Ali J. Marian, M.D.
Mark L. Entman, M.D.
Professor Emeritus, Medicine-Cardiovascular Sciences, Baylor College of Medicine, Houston, TX, USA.
Scientific Director, The DeBakey Heart Center, Baylor College of Medicine, Houston, TX, USA.
William J. Osher Chair in Cardiovascular Research in the Department of Medicine, Medicine-Cardiovascular Sciences, Baylor College of Medicine, Houston, TX, USA.
Nikolaos Frangogiannis, M.D., Ph.D.
The Wilf Family Cardiovascular Research Institute, Department of Medicine (Cardiology), Albert Einstein College of Medicine, Bronx, NY, USA.
Dr. Nikolaos (Nick) Frangogiannis is a world-renowned highly-cited cardiovascular scientist, who has made seminal contributions to our understanding of the molecular and cellular basis of myocardial inflammation and fibrosis. Dr. Frangogiannis is a Professor of Medicine, Microbiology, and Immunology at Albert Einstein College of Medicine, where he holds the endowed Edmond J Safra Chair in Cardiovascular Research.
Dr. Frangogiannis received his doctoral degree (MD) from the University of Athens, Greece in 1990. He joined the Department of Medicine at Baylor College of Medicine to pursue the Clinical Investigator Pathway as a physician-scientist. Nick completed his training in Cardiology at Baylor College of Medicine in 1999 and was appointed as a faculty in cardiovascular sciences at the same institute. Nick was recruited to Albert Einstein College of Medicine, Bronx NY in 2010 and was appointed as Professor of Medicine (Cardiology) and the Edmond J. Safra/Republic Bank of New York Chair in Cardiovascular Medicine at the Wilf Family Cardiovascular Research Institute, the position that he currently holds.
Nick’s initial foray into science began with his seminal discovery of interactions between chemokines, including CCL2 and MCP1, which activate the pro-inflammatory pathways and lead to the recruitment of anti-inflammatory macrophages to the damaged and healing myocardium (1995). Nick and his colleagues illustrated that the resolution of inflammation is essential to prevent adverse myocardial remodeling post-injury. His work on the role of IL-1 in cardiac remodeling has been classic and paved the way for translational studies and clinical trials, testing the potential salubrious effects of targeting this pathway in myocardial infarction and heart failure.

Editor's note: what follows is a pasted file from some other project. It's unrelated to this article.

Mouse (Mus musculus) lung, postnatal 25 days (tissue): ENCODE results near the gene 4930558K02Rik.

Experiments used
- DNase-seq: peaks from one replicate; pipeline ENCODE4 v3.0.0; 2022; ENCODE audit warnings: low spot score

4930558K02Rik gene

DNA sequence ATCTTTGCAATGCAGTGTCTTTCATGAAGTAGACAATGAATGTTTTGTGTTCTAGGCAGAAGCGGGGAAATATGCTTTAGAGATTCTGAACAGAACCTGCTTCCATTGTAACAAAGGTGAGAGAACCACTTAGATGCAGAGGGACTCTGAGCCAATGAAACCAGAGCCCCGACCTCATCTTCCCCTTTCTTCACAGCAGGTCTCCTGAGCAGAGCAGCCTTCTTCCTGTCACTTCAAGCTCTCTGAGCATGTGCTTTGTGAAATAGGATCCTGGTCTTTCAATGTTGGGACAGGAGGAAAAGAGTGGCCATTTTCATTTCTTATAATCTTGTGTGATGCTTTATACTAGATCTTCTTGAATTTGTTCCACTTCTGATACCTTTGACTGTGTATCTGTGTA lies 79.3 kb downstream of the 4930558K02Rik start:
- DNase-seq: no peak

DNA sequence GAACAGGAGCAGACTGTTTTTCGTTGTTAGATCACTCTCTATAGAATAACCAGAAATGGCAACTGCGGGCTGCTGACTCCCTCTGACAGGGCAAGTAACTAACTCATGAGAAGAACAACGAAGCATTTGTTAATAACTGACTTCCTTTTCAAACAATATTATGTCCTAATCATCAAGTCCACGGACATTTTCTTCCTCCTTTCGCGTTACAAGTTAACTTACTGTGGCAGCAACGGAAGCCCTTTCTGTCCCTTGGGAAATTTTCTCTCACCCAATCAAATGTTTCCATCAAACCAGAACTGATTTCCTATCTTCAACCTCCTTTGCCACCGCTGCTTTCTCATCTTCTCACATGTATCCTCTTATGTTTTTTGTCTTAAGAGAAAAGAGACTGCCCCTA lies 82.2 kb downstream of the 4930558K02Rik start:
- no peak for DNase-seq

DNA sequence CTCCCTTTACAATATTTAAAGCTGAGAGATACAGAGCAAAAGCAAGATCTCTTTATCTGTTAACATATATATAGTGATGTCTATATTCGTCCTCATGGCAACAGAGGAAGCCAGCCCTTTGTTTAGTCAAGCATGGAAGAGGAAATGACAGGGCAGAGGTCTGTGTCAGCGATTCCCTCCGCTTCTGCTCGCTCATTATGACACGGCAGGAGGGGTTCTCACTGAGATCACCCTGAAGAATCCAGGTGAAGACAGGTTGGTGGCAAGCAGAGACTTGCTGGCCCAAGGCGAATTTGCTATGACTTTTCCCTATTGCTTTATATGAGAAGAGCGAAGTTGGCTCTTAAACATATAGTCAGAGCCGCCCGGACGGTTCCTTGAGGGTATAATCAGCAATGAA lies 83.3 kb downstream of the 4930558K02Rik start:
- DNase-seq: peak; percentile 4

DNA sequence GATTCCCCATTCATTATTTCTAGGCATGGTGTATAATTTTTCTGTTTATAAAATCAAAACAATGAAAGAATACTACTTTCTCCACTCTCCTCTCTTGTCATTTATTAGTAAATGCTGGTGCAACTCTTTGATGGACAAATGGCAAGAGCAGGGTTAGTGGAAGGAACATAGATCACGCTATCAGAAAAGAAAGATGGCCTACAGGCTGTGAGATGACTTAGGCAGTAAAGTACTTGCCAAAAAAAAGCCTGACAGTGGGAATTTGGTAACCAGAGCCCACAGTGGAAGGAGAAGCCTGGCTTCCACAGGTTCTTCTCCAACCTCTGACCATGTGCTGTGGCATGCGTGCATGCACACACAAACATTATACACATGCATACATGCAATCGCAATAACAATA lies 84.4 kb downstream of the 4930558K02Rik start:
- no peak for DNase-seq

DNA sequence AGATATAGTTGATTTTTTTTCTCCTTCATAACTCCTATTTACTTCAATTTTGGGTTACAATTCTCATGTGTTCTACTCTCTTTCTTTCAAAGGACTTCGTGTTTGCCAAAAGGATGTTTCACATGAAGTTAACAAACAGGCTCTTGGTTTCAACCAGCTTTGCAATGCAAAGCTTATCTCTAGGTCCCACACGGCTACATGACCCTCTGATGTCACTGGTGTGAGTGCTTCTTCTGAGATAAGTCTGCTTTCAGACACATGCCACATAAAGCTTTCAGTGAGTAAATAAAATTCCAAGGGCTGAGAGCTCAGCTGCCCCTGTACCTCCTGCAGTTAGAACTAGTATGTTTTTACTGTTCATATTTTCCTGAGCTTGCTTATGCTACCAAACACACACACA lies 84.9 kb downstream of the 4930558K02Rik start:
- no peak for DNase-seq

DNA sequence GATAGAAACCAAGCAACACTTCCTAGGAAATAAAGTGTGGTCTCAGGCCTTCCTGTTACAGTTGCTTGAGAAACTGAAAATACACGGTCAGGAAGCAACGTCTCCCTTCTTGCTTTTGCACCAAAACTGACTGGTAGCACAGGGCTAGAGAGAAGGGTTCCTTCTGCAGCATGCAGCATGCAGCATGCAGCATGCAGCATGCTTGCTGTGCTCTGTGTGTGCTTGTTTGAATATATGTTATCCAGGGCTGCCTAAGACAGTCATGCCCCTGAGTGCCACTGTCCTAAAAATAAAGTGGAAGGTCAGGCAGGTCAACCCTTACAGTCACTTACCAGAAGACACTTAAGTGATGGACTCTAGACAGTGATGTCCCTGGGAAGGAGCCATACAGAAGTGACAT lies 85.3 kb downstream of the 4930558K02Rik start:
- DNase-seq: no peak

Nick has also made numerous contributions to delineating the role of extracellular matrix proteins, including thrombospondin -1, in protecting the myocardium against adverse remodeling post-injury and in heart failure. Moreover, he and his colleagues have dissected the distinct roles of TGFbeta/SMAD signaling pathways in cardiac myocytes and fibroblasts. Dr. Farngogiannis has disseminated his scientific discoveries by publishing over 250 articles, which have garnered over 25,000 citations (Clarivate Web of Science) with an average citation of about 100 per article and an H index of 82. His work on myocardial inflammation, fibrosis, and TGF-beta are among the highly cited articles in the field. He is recognized as a highly-cited scientist. Dr. Frangogiannis has received uninterrupted research (R01 awards) from the NIH. He currently holds three R01 awards from NHLBI and a PR2 award from the Department of Defense.
In recognition of his accomplishments, Dr. Frangogiannis has received numerous awards, which have spread throughout his academic career. Notable among them are the Young Investigator Award from the American Association of Immunologists, the Simon Dack Award from the American College of Cardiology, and the Saul Korey Award in Translational Research from the Albert Einstein College of Medicine. He was inducted into the American Society for Clinical Investigation (ASCI) in 2010. Nick has selflessly served at several NIH study sections and was the recent chair of the NIH -CCHF study section. Nick has served on the editorial board of several prestigious journals and has been an Associate Editor of The Journal of Cardiovascular Aging and JACC-Basic to Translational Science, and a Consulting Editor of Circulation Research, to name a few. He is recognized for his scientific service by awards of excellence from numerous journals.
The Webinar is named after Dr. Giulio Gabbiani M.D., Ph.D., who discovered myofibroblasts.